How to Run JMeter Scripts in Taurus

By: Guy Salton, BlazeMeter Inc.

Why You Need Taurus for JMeter Scripts

JMeter is a very popular open source tool for testing your website or webapp. Although it’s quite powerful, it’s not very easy to use and its reporting abilities are very limited. Taurus is a free and open source framework for Continuous Testing which helps you by hiding the complexities of running performance tests. Think of it as an automation-friendly wrapper - it cloaks nicely around JMeter, neatly covering all of its complexities and imperfections.

When running JMeter through Taurus you can:

  • Run an existing JMeter script
  • Create a new JMeter script very easily using a YAML text file
  • Automate your script with Jenkins

Installation

To get started, first follow these instructions to install Taurus on your computer. If there is no JMeter installed at the configured path, Taurus will attempt to install the latest JMeter and associated plugins into this location (by default this is: ~/.bzt/jmeter-taurus/bin/jmeter). You can change this setting to your preferred JMeter location (consider putting it into the ~/.bzt-rc file).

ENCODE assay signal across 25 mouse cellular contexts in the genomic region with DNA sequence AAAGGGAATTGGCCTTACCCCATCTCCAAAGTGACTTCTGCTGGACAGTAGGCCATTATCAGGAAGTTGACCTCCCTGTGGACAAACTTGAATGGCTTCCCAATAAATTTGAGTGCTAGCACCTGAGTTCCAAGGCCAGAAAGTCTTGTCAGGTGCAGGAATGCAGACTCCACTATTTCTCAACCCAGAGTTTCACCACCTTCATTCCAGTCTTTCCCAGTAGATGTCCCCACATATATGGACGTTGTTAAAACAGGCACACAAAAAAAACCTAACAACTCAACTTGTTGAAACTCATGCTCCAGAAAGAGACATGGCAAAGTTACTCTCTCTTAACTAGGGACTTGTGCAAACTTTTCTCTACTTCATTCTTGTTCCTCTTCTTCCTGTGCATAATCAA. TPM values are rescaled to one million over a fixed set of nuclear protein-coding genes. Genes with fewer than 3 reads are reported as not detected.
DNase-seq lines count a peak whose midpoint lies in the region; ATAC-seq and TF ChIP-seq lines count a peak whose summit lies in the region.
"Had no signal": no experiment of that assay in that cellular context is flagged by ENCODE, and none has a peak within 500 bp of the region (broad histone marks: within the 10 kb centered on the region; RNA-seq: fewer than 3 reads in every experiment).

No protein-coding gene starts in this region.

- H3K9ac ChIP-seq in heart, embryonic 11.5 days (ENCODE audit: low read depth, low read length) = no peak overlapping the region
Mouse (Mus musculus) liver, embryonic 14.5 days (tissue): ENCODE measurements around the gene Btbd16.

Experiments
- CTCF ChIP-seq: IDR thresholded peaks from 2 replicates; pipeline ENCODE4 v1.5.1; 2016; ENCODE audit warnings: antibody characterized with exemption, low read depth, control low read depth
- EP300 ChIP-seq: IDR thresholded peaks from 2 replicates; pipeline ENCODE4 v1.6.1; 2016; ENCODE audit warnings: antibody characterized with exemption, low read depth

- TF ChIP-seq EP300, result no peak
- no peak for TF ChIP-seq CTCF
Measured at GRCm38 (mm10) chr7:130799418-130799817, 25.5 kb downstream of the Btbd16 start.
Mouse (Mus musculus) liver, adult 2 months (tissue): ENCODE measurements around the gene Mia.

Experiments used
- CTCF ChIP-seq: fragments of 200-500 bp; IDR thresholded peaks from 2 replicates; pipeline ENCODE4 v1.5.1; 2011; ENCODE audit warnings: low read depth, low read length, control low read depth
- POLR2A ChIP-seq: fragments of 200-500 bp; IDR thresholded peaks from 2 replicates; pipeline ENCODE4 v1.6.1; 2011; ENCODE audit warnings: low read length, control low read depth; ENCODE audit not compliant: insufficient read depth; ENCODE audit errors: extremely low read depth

How to Run an Existing JMeter Script

Taurus provides different executors for many open-source testing tools like JMeter, Selenium, Gatling, Grinder, and more. The default executor is JMeter so if you’ve already created a JMX file with JMeter, it's very easy to run it with Taurus! Just use the bzt command followed by the JMX path. For example:

bzt example.jmx

In this case, example.jmx is the name of your JMeter test file.

This command will initiate JMeter and run the JMX file. After a few seconds, you’ll be able to see a full screen dashboard with all the Taurus reports. This dashboard features ASCII-art graphs displaying key statistics and KPIs about your test - all while your tests are still running.

Real-Time Load Test Results on the Taurus Dashboard Console Screen

Creating a JMeter Script Using YAML

If you aren’t familiar with JMeter, you can also use Taurus’ simple configuration syntax to create a test scenario as a YAML file. You can do this without even knowing or launching JMeter at all!

Take a look at the following example:

execution:
- concurrency: 5
  ramp-up: 20s
  hold-for: 2m
  scenario: TwoCheckout
 

scenarios:
  TwoCheckout:
    default-address: https://sandbox.2checkout.com/
    requests: 
      - /
      - /gimme-404

See the full syntax dictionary here

Adding JMeter Properties

Want to add some JMeter properties to your JMeter script? No problem!

There are two places to specify JMeter properties:

Global at module-level

Global properties are set like this:

modules:
  jmeter:
    properties:
      my-hostname: www.blazedemo.com
      log_level.JMeter: WARN
      log_level.JMeter.threads: DEBUG
    system-properties:
      org.apache.commons.logging.simplelog.log.org.apache.http: DEBUG

Local at scenario-level

Scenario-level properties are set like this:

execution:
- scenario: 
    properties: